There is something that seems to link all of Ramin Bahrani’s movies, an urgent sense of social justice being one. The director of the current Netflix film The White Tiger joins me for this week’s edition of my Deadline video series Behind The Lens, where we talk about all the things that inspire him as a filmmaker; his past, present, and future career; and how White Tiger was really a film he was destined to make.
In fact Bahrani has known the author of the book on which The White Tiger is based for decades. They were the best of friends, and Aravind Adiga even did a shout-out to Bahrani on the dedication page of his novel, his debut, which won the Man Booker Prize in 2008. It is an epic-style story set in India following the journey of its main character Balram, played by Adarsh Gouran, who goes from a poor village, to servant and driver, to Master himself in the course of a twisty tale. For his efforts in adapting the book to the screen, Bahrani has received his first Writers Guild nomination this year.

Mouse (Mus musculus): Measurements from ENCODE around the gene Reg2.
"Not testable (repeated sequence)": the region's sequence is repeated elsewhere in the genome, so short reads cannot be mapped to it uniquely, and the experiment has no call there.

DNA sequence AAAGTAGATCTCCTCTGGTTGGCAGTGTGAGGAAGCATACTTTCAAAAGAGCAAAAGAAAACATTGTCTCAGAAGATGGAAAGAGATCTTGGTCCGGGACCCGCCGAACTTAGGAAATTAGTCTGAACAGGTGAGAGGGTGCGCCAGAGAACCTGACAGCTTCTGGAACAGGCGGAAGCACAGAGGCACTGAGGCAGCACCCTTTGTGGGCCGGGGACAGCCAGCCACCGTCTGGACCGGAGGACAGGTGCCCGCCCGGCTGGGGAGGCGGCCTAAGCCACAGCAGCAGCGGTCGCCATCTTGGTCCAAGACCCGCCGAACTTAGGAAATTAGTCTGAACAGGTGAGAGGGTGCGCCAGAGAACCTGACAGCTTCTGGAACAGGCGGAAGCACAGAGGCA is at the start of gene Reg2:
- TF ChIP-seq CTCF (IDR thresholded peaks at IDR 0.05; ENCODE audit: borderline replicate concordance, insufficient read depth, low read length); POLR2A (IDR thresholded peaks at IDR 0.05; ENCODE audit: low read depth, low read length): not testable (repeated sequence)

We talk about the challenges in making it, getting financing, having it seen around the globe thanks to Netflix, and the key reasons he knew he had to make it. In films like Man Push Cart, Chop Shop, Goodbye Solo, At Any Price, 99 Homes and his Emmy-nominated HBO remake of Fahrenheit 451, Bahrani has always been concerned with society’s outsiders. As he puts it they are largely unseen characters and unheard voices — immigrant, and Black and brown people generally ignored by the powers that be. His cinematic inspirations for his latest film include two from Martin Scorsese – The Wolf of Wall Street and Goodfellas. In fact, the voice-over device in the latter is also used to great effect in White Tiger.
Watch our conversation above to go Behind the Lens with Ramin Bahrani.
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